This Thanksgiving our family opted for an alternative celebration. Usually, Thanksgiving has followed a familiar routine: Cook (my wife only), drive 90 minutes, gather with lots of extended family, eat lots of food, sit for another hour or two while the men watch a football game, and drive 90 minutes home. I enjoy seeing family, but we were in a rut with this routine. So this year, we left. We are in Tucson, Arizona, enjoying the sunshine and time with each other. This is a familiar place to us. My children have grown up coming here once or twice each year since they were infants. My wife and I have come here for over 25 years. While my wife’s father used to have a vacation home here, after he died about 10 years ago, we have continued to come to a place with deep and wide associations for us. We know the streets, have a church we attend, visit favorite restaurants, take familiar hikes in canyons and on mountains, lament changes, and soak up a place that is radically different than home and, yet, is so like home in its familiarity.
So, how will I celebrate this day? I hope to do some of these things that I have tried to do in the past. Maybe you’d like to try some of them too.
Praise God. Read a Psalm, alone and/or with the family, and spend a few moments in prayer in thankfulness to God. Psalm 136 is a good one. I like taking it and applying it to my own personal history, not just the history of Israel.
Take a walk. Be thankful for God’s creation. That’s easy here in Arizona, where the unusual vegetation and mountain landscapes easily call forth praise, but it can happen at home as well. Find the beauty and provision that is around you, and thank God for it.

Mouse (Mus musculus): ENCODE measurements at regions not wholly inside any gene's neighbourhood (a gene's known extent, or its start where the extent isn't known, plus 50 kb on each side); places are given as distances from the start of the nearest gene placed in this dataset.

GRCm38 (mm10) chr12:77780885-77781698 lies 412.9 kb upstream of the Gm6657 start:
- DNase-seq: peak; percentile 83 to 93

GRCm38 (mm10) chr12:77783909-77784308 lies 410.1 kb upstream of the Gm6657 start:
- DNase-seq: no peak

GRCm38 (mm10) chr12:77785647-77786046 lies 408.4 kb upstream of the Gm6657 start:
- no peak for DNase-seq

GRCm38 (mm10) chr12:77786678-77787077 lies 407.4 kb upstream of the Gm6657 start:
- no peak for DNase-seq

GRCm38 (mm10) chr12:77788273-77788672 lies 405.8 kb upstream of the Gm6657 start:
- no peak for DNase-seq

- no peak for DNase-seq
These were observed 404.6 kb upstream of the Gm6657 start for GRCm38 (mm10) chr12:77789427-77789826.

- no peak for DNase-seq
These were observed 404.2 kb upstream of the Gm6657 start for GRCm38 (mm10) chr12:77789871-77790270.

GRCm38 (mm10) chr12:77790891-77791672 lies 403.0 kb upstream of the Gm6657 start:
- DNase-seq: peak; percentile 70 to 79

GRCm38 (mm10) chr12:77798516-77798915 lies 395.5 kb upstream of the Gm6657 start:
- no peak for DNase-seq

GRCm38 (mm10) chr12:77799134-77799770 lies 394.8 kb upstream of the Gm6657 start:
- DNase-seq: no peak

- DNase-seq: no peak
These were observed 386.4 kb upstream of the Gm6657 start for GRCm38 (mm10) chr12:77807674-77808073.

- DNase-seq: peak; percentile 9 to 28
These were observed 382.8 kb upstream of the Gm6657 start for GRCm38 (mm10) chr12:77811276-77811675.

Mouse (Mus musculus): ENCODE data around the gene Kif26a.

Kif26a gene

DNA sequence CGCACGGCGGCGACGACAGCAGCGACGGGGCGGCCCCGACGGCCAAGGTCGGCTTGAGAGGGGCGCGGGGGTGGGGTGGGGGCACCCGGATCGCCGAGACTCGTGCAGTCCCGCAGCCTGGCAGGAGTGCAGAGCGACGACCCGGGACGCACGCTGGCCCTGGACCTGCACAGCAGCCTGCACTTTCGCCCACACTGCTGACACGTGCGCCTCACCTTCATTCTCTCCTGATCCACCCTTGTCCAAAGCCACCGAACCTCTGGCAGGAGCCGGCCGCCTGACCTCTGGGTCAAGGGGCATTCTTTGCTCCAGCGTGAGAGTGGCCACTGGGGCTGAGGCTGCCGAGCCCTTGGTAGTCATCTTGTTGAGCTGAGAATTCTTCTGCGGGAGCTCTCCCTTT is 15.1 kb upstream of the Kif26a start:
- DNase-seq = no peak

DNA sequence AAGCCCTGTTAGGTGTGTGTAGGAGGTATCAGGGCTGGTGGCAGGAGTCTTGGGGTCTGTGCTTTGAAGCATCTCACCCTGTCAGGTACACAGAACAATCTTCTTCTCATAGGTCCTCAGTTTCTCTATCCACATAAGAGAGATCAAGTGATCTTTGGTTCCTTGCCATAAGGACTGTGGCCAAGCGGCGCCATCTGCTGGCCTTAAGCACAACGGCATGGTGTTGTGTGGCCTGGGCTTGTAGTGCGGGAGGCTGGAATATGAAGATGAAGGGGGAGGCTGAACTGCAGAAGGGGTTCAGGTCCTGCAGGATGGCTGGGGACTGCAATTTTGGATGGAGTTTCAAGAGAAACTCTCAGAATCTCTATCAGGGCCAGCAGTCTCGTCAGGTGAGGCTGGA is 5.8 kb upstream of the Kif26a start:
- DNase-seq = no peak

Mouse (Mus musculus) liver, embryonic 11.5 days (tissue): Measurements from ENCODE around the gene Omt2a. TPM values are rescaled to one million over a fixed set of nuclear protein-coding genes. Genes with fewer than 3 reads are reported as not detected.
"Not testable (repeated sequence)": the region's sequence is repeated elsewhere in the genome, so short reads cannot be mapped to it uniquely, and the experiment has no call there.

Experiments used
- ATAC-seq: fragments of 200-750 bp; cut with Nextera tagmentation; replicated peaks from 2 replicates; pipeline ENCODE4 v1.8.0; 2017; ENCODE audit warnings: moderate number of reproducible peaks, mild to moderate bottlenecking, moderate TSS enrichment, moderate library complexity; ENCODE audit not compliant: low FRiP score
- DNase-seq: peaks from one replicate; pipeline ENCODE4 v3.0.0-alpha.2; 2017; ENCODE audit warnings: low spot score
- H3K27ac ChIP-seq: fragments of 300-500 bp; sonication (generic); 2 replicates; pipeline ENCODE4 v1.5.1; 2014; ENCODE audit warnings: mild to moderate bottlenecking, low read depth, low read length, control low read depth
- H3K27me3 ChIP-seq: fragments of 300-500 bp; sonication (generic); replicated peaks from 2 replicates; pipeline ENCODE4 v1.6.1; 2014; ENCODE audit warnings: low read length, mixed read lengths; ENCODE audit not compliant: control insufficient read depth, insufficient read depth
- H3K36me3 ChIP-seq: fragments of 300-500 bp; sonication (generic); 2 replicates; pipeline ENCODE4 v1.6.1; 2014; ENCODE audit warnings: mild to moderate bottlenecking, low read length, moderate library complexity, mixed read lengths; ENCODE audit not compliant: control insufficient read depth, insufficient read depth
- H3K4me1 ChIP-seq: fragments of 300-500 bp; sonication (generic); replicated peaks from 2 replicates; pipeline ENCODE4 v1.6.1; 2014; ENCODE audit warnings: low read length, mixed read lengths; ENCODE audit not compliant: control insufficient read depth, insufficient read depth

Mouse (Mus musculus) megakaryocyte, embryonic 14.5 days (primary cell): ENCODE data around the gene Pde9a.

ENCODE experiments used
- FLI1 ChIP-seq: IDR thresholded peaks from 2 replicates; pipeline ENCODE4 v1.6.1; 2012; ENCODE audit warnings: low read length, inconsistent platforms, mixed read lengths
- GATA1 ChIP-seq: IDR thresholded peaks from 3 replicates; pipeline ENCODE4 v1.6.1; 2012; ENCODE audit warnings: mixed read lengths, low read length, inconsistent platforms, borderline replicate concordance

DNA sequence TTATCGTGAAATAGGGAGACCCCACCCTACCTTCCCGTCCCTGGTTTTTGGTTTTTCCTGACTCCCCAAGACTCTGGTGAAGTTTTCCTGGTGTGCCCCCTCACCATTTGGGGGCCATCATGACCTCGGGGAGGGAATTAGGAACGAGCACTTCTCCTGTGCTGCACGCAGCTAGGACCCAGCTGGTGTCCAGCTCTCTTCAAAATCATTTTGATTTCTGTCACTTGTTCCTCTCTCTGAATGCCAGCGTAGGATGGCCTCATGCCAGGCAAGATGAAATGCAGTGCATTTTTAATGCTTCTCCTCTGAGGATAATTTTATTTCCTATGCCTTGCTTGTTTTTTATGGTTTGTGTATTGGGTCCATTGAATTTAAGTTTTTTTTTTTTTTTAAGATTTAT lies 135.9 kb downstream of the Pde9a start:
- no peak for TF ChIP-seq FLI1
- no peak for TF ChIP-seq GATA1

Sing. As I’ve said, Christmas songs are out on Thanksgiving. Try something like “Be Thou My Vision,” or “What Wondrous Love Is This,” good hymns to set your heart in praise.
Thank God for trouble. If God works all things for the good of those who love Him, then even our troubles are ultimately for our good. I don’t mean enjoy trouble, I mean that we simply adopt the perspective of faith, trusting God to bring good out of bad,
Write letters to people to whom you are thankful. Sure, you could email them, but somehow an email doesn’t have the same weight as a short letter. The past several Thanksgivings I have selected three people to send a thank you note to --- some from the distant past. It’s a good remembrance.
Listen to your children. Because I’m on vacation, I’ve been able to do some of this already, but I find that at such times as these I learn things about my children that I miss at home amid all the distractions.
Read George Washington’s Original Thanksgiving Day Proclamation. You can find it here. He was told by Congress to “recommend to the people of the United States a day of public thanksgiving and prayer, to be observed by acknowledging with grateful hearts the many and signal favors of Almighty God, especially by affording them an opportunity peaceably to establish a form of government for their safety and happiness." Nowadays, we have a lot of vague thanks being given, but little acknowledgement of the Giver of blessing.
In society at large, there is little left to this special day, other than turkey, a vague sense of thanks, and planning for shopping on Black Friday. But for Christians, it can be different. Happy Thanksgiving.